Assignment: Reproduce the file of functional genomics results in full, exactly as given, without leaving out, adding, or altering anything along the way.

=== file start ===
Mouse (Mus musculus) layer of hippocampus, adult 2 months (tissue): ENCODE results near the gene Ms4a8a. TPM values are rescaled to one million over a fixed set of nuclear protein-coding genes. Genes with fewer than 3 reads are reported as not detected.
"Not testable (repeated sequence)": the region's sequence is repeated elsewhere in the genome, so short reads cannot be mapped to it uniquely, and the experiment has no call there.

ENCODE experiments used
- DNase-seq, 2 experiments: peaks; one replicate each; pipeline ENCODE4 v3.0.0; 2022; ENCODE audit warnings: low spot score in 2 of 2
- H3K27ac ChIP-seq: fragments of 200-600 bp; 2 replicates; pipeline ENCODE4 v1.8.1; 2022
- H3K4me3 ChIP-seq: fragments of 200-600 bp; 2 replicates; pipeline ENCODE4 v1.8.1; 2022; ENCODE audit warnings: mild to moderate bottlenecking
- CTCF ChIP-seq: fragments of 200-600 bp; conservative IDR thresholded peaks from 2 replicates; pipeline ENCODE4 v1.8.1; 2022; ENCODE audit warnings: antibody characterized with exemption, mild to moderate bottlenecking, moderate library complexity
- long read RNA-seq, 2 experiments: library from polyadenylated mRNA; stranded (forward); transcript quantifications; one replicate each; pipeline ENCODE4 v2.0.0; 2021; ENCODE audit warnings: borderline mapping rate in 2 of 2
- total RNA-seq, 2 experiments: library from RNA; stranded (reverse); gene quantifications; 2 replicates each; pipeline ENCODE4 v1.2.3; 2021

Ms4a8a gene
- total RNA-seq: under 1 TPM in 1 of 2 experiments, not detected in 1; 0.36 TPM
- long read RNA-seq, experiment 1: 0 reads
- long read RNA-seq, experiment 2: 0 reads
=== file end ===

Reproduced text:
Mouse (Mus musculus) layer of hippocampus, adult 2 months (tissue): ENCODE results near the gene Ms4a8a. TPM values are rescaled to one million over a fixed set of nuclear protein-coding genes. Genes with fewer than 3 reads are reported as not detected.
"Not testable (repeated sequence)": the region's sequence is repeated elsewhere in the genome, so short reads cannot be mapped to it uniquely, and the experiment has no call there.

ENCODE experiments used
- DNase-seq, 2 experiments: peaks; one replicate each; pipeline ENCODE4 v3.0.0; 2022; ENCODE audit warnings: low spot score in 2 of 2
- H3K27ac ChIP-seq: fragments of 200-600 bp; 2 replicates; pipeline ENCODE4 v1.8.1; 2022
- H3K4me3 ChIP-seq: fragments of 200-600 bp; 2 replicates; pipeline ENCODE4 v1.8.1; 2022; ENCODE audit warnings: mild to moderate bottlenecking
- CTCF ChIP-seq: fragments of 200-600 bp; conservative IDR thresholded peaks from 2 replicates; pipeline ENCODE4 v1.8.1; 2022; ENCODE audit warnings: antibody characterized with exemption, mild to moderate bottlenecking, moderate library complexity
- long read RNA-seq, 2 experiments: library from polyadenylated mRNA; stranded (forward); transcript quantifications; one replicate each; pipeline ENCODE4 v2.0.0; 2021; ENCODE audit warnings: borderline mapping rate in 2 of 2
- total RNA-seq, 2 experiments: library from RNA; stranded (reverse); gene quantifications; 2 replicates each; pipeline ENCODE4 v1.2.3; 2021

Ms4a8a gene
- total RNA-seq: under 1 TPM in 1 of 2 experiments, not detected in 1; 0.36 TPM
- long read RNA-seq, experiment 1: 0 reads
- long read RNA-seq, experiment 2: 0 reads